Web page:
In our blockchain app, our ledger will be stored as a hash list. Each element in the hash list is called a block. (This is where “blockchain” comes from: it’s a chain of blocks.) Every time we accept or generate a new block, our blockchain app will send the latest version of the ledger to all its peers on the P2P network. When they verify the hashes in the chain, they’ll add the block or blocks they were missing. Changes to the ledger will thus propagate over the network, without anybody being able to change the past.
Even with a tamper-proof ledger, the distributed nature of blockchain means that ledgers will get out of sync as soon as two instances of our app add a block at the same time. How do you reconcile out-of-sync histories? You could do what GitHub does and force people to “pull” the latest version of the ledger before you “push” a new block into the P2P network, but with a distributed network we’ll never be able to say for sure that we’ve got the latest version. At some point two versions of the app will have conflicting ledgers.
Not handling this would be catastrophic for our app. With each conflict, our blockchain ‘community’ would splinter into sub-communities, each of which views the other’s ledger as invalid, rendering it impossible for someone in one community to interact with the other community’s ledger.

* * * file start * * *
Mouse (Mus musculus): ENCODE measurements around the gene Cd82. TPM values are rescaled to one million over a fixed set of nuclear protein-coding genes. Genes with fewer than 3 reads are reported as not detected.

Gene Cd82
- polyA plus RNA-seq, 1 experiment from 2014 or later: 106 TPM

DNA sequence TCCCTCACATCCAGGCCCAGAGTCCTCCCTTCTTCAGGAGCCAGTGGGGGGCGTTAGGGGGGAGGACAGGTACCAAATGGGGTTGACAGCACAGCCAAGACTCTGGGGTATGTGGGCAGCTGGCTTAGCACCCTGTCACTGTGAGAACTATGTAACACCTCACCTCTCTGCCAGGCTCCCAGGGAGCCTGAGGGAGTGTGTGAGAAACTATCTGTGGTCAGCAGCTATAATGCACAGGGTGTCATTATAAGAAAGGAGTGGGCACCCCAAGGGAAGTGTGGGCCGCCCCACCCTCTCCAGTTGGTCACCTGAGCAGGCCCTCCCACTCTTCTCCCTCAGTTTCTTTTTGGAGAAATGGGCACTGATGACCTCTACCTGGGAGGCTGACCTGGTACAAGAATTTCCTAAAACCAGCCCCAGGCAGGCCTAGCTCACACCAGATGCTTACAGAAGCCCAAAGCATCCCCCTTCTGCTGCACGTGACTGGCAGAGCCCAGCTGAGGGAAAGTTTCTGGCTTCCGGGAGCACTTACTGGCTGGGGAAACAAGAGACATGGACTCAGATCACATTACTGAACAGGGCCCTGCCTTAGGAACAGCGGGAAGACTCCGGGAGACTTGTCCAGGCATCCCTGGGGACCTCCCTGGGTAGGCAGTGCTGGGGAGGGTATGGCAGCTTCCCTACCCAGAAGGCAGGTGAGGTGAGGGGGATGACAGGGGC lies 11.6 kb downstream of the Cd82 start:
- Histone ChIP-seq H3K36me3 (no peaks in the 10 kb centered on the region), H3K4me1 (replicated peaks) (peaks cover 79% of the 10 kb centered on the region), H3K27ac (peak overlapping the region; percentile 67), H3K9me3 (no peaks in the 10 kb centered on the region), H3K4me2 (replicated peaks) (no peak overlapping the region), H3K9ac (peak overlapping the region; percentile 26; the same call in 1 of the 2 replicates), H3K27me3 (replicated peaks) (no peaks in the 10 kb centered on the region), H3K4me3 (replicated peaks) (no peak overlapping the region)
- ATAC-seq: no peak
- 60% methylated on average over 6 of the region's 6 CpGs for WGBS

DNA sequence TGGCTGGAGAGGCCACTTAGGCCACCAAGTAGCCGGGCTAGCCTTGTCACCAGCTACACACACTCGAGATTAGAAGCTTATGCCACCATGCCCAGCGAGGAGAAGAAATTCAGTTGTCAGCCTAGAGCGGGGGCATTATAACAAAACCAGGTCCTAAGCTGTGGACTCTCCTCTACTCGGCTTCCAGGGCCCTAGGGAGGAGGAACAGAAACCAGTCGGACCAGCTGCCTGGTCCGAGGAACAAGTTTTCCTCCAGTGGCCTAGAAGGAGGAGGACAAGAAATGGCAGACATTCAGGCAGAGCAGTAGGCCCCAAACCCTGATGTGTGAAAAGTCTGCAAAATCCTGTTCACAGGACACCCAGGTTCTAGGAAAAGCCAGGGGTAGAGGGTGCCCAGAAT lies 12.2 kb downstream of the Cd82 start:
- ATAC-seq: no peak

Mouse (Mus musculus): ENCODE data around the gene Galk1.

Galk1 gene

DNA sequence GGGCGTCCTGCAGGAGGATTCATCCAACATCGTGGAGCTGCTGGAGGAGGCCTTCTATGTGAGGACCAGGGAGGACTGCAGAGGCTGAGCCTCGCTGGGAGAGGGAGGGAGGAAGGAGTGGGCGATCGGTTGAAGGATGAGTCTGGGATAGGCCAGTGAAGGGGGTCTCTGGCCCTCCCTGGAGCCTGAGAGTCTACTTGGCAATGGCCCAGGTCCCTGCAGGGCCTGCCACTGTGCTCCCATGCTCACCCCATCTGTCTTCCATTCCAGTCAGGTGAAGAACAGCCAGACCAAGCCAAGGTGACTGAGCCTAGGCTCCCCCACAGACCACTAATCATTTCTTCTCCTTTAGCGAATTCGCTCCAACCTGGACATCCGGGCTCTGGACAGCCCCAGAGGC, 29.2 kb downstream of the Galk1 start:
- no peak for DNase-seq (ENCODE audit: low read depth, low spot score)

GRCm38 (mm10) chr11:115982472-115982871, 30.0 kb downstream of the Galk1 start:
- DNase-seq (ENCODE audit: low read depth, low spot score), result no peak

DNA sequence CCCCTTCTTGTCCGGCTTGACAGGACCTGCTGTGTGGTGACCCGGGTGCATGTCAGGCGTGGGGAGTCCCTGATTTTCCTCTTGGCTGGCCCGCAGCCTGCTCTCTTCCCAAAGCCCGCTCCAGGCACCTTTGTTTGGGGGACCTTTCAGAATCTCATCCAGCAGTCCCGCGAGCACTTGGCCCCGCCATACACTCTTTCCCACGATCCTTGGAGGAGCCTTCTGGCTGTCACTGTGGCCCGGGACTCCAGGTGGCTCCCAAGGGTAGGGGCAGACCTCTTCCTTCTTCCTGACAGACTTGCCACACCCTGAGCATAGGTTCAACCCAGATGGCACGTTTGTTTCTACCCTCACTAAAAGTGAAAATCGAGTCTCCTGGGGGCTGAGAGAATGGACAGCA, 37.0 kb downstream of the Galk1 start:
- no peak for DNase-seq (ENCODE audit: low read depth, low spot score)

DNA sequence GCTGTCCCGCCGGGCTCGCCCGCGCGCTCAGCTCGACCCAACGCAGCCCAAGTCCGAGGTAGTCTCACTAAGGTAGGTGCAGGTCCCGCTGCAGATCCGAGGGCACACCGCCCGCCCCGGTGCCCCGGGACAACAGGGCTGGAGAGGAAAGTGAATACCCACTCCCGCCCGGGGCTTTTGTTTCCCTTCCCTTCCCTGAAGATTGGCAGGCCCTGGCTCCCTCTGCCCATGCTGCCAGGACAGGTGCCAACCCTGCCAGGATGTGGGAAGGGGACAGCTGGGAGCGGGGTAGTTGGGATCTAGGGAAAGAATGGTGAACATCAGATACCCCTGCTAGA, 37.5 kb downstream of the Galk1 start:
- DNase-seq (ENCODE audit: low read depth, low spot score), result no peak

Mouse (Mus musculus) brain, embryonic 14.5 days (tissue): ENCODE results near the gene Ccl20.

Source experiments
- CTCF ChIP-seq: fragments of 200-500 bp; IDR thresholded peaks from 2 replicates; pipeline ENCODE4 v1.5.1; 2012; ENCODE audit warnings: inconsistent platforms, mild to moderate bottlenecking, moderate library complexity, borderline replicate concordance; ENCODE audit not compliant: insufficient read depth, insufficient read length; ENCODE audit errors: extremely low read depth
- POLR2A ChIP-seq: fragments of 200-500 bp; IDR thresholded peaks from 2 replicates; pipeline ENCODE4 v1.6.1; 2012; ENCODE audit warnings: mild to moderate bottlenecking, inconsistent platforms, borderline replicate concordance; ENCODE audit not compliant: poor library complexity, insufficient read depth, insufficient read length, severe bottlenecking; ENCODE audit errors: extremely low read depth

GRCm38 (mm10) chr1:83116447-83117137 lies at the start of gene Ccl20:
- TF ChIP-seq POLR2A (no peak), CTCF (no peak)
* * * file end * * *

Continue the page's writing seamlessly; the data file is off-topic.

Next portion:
Different blockchains adopt different strategies for dealing with this problem. Here’s a simplified version of how Bitcoin does it, which we’ll adapt for our blockchain app. There are three main parts to Bitcoin’s strategy: the first two greatly reduce the number of generated blocks and thus the number of conflicts, and the third offers a way of resolving these conflicts when they do occur.
Bundle our writes
First, we stop making every new write a block. Instead, we publish ‘un-saved’ writes to the P2P network, signed with our private key. Blocks are then generated by a subset of users called “miners”, who bundle the unsaved writes together in batches before hashing. Suppose five hundred writes fit in one block. Then we’ve divided the number of blocks by five hundred.